As students sat down to take their TCAP tests on Tuesday morning the only thoughts running through their heads were different ways that they could cheat. They thought long and hard into easy ways for them to copy the questions and answers in order to send them to their peers hoping to give them a leg up on their exams. They knew that since teachers had taken their phones and all other belongings, cheating was going to be hard but they figured if they concentrated long and hard they could remember some of the questions and answers in order to tell their friends around school. As high-schoolers they knew how important this test was. They knew that since there was absolutely no benefit of

doing well and no consequence for doing poorly it was highly important that they make sure everyone got good scores. The only problem with this scenario is that it is highly unlikely and a situation that has probably never occurred at Englewood. After a human-error’ committed by two teachers at Englewood who administered the wrong tests to 16 students during TCAP testing, Colorado Department of Education nullified 156 tests because of the concern that there may had been cheating. The main concern is that the 16 students who were given the math test a day early could have told other students what was on the test so that they were prepared and had a leg up. Despite this scenario, it is important to remember the situation of this test. There is no benefit or consequence for students taking this test. As high schoolers, there are things of higher concern such as math tests and science exams that do in fact have an effect on students The test is given in a room with two teachers monitoring the entire time and students are not permitted to have any belongings on them. This makes it relatively impossible for students to copy down the questions seen on the exam. That is if students care enough to even want to cheat on their TCAPs in the first place. What is also neglected in this situation is that students from Englewood do in fact have contact with students of other schools. Nothing is stopping a Heritage High School student from contacting an Englewood student and discussing the content of the tests considering they did not test on the same days. This could be happening at high schools all over the state yet Englewood is facing punishment because of a parallel situation that by chance happened at school. Whether it is two Englewood students sharing parts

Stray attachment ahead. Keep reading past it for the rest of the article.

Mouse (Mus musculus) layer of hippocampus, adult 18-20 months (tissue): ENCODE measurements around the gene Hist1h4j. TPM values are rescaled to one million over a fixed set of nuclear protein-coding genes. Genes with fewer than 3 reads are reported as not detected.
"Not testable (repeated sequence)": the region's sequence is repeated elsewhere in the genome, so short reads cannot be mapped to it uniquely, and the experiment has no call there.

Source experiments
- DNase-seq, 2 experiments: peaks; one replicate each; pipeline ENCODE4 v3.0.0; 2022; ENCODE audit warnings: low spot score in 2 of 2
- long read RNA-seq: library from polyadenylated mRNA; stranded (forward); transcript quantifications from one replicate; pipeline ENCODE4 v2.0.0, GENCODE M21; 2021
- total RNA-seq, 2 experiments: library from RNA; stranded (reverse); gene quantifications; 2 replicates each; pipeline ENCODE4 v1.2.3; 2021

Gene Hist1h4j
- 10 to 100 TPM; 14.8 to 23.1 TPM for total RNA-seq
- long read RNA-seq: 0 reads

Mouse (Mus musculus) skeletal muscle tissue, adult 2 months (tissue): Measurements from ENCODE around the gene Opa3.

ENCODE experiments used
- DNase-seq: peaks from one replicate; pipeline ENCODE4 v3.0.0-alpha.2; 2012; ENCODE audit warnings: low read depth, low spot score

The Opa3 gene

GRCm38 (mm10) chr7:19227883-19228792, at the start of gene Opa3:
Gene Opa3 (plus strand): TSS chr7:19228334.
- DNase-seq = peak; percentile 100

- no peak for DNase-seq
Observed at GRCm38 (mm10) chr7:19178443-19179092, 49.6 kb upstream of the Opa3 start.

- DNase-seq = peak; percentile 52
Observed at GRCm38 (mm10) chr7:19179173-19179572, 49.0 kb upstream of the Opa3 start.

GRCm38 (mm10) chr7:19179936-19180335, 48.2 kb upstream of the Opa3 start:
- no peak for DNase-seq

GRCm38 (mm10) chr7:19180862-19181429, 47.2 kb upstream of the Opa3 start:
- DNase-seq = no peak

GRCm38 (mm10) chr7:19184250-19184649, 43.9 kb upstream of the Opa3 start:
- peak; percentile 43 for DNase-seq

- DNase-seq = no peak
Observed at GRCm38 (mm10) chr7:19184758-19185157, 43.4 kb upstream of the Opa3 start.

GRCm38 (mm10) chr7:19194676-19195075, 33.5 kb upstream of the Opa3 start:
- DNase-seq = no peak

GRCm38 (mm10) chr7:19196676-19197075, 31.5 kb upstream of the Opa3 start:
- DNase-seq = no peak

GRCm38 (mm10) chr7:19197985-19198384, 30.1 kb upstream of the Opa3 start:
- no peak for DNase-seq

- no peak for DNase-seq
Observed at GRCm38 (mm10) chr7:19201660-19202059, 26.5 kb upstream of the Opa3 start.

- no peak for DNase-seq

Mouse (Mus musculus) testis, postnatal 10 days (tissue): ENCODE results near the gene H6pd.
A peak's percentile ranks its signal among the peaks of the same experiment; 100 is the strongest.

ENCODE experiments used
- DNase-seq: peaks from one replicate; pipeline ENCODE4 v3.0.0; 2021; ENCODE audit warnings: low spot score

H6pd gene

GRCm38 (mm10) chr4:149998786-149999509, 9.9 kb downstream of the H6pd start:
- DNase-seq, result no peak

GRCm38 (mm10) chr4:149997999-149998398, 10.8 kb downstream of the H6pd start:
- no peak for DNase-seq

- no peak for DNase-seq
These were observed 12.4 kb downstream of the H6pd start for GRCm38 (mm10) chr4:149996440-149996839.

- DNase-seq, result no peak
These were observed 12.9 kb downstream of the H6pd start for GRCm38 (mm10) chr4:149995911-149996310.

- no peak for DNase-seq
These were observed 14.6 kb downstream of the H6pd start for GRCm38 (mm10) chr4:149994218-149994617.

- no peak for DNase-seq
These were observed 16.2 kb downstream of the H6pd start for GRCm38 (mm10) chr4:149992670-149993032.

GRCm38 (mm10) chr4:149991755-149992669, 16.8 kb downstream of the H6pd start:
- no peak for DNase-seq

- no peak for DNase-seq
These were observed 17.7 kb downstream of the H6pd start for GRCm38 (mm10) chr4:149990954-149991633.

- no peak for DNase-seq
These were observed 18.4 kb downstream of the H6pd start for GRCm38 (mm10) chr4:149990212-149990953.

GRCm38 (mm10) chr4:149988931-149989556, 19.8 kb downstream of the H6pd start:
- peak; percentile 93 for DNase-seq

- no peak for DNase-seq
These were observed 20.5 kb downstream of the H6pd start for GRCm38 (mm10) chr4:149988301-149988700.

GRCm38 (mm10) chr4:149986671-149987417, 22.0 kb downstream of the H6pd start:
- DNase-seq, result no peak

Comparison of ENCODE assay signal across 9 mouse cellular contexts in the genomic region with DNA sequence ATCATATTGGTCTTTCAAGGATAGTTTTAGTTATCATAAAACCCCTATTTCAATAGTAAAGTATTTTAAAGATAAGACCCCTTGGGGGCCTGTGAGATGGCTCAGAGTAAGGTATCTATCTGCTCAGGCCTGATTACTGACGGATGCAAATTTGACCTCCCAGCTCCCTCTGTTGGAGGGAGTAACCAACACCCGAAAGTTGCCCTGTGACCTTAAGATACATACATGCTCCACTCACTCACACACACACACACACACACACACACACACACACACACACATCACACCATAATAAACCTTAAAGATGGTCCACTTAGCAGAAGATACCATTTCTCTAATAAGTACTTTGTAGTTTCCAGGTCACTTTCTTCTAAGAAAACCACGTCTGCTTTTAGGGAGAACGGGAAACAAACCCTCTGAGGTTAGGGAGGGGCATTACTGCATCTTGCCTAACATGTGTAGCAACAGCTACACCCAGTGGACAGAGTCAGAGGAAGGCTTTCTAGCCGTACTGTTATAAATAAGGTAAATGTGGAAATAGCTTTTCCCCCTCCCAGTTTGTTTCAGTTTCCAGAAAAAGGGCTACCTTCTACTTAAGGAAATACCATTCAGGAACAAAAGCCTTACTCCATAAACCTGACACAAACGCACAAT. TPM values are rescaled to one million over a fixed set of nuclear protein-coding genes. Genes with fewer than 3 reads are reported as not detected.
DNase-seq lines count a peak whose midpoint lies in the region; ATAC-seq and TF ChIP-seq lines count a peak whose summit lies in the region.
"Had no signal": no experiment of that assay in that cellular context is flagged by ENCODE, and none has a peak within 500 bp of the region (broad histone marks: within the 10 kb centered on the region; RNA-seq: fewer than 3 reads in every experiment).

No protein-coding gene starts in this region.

Photo Illustration Connor Shearrer

of the TCAP or an Englewood student discussing the test with a kid from the next district over, it is all relatively the same. The only difference is that one is punished and one is not. One situation puts a school in jeopardy and the other does not. Students who were likely unaware that they even took a different test from their peers will still seem the effects of this harmless mistake of human error. While the Colorado Department of Education is focused on Englewood’s mistake they could be working on various other flaws seen in education across the state.

Snow days in Englewood: A rare occurrence Photo by Madelyn Avjean

Videogames: Positive or negative?

IanPederson

ConnorShearrer With winter weather, there are not many benefits. The shivering temperatures, the dull gray daylight, and the overall lack of life in the surroundings make teens cringe. The only source of hope lies beneath a reasonable amount of snow impeding safe transportation, the hope of a snow day. To the disappointment of EHS students, however, the 2012-2013 school year has undergone only one cancellation so far. With spring weather quickly approaching, time is running out for the possibility of more, and the school time kept in wake of it is rotting away. This gives question to the school requirements for a cancellation. According to Assistant Principal Brooke Davis, the general circumstances for a snow day include when the rate of snow accumulation prevents the Operations, Maintenance and Transportation (OMT) Department from clearing sidewalks and bus access, belowfreezing temperatures pose a safety hazard for students waiting for buses, and blizzard conditions are not expected to improve over the course of the day. In the official District Snow Closure Procedure, the final decision of a cancellation is the responsibility of the OMT Director, Superintendent, and Assistant Supervisor of Transportation, noting that “Superintendent, in consultation with OMT Director and Assistant Supervisor of Transportation, makes closure decision.” Overall, snow days depend on the Administration’s

judgment on the effect of weather conditions inside and neighboring the district. This procedure, however, is blatantly subjective. In regard to the amount of snow accumulation and degree of below-freezing temperatures, it does not outline any specific and substantial requirements, meaning the basis for hazardous travel conditions is majorly up to the OMT Director. Without any concrete guarantees, students are literally left out in the cold. For student drivers, the event of crashing traveling to school on snowy roads bears no legal consequences for the school. “Parents make the determination if a student should drive in adverse conditions. If an accident happens, not in a school vehicle, the parents insurance will be used,” Davis said. This means that the high school holds no responsibility for its students, who are in their first years of being licensed, driving on slippery snow-covered streets or with impaired visibility from snow fall. On account of the many students driving themselves to school, the district is not obligated to cancel school for snowy weather. Taking these aspects into consideration, the school district needs to reevaluate its protocol for snow days. It should provide substantial requirements, such as amount of snow accumulation and degree of below-freezing temperatures, for a cancellation and keep in mind the safety of student drivers although they are not legally obligated to do so. After all, schools cannot insure a student’s education if they were to be invovled a fatal car crash.